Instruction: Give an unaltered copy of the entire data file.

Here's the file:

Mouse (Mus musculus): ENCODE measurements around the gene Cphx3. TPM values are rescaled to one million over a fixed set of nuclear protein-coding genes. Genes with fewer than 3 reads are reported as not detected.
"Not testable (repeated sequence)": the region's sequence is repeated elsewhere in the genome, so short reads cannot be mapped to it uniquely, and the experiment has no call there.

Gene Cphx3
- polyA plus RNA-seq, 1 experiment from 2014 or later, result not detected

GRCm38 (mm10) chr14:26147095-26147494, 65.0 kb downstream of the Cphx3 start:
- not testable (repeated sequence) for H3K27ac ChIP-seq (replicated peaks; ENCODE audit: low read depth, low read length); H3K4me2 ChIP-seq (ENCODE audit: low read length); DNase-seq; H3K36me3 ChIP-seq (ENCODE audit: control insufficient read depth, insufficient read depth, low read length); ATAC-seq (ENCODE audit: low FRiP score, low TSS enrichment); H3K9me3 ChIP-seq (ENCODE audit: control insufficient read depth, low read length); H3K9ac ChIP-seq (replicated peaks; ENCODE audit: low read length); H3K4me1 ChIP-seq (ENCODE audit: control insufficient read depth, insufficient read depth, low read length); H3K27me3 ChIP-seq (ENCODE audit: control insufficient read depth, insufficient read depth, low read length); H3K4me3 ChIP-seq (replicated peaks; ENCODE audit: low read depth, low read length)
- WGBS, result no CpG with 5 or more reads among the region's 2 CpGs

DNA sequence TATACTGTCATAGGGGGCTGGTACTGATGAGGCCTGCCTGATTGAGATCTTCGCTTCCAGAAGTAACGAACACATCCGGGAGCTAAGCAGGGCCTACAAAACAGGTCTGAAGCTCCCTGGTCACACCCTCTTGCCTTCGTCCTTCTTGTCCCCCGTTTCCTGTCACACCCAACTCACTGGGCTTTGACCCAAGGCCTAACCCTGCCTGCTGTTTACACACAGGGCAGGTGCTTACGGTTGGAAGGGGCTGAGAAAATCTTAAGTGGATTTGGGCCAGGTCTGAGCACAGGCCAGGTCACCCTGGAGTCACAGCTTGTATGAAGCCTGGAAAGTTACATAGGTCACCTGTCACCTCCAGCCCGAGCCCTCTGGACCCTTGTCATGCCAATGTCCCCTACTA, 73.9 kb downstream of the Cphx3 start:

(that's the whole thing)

Mouse (Mus musculus): ENCODE measurements around the gene Cphx3. TPM values are rescaled to one million over a fixed set of nuclear protein-coding genes. Genes with fewer than 3 reads are reported as not detected.
"Not testable (repeated sequence)": the region's sequence is repeated elsewhere in the genome, so short reads cannot be mapped to it uniquely, and the experiment has no call there.

Gene Cphx3
- polyA plus RNA-seq, 1 experiment from 2014 or later, result not detected

GRCm38 (mm10) chr14:26147095-26147494, 65.0 kb downstream of the Cphx3 start:
- not testable (repeated sequence) for H3K27ac ChIP-seq (replicated peaks; ENCODE audit: low read depth, low read length); H3K4me2 ChIP-seq (ENCODE audit: low read length); DNase-seq; H3K36me3 ChIP-seq (ENCODE audit: control insufficient read depth, insufficient read depth, low read length); ATAC-seq (ENCODE audit: low FRiP score, low TSS enrichment); H3K9me3 ChIP-seq (ENCODE audit: control insufficient read depth, low read length); H3K9ac ChIP-seq (replicated peaks; ENCODE audit: low read length); H3K4me1 ChIP-seq (ENCODE audit: control insufficient read depth, insufficient read depth, low read length); H3K27me3 ChIP-seq (ENCODE audit: control insufficient read depth, insufficient read depth, low read length); H3K4me3 ChIP-seq (replicated peaks; ENCODE audit: low read depth, low read length)
- WGBS, result no CpG with 5 or more reads among the region's 2 CpGs

DNA sequence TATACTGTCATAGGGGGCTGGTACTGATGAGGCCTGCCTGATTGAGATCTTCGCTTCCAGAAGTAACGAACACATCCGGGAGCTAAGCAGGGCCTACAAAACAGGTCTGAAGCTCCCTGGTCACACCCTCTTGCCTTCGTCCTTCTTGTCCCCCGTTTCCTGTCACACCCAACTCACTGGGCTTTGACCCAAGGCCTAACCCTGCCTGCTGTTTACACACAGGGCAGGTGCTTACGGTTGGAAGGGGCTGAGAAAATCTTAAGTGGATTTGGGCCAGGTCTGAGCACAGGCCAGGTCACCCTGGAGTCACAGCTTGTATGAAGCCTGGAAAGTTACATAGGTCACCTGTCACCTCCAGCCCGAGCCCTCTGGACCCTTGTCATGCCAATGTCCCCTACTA, 73.9 kb downstream of the Cphx3 start: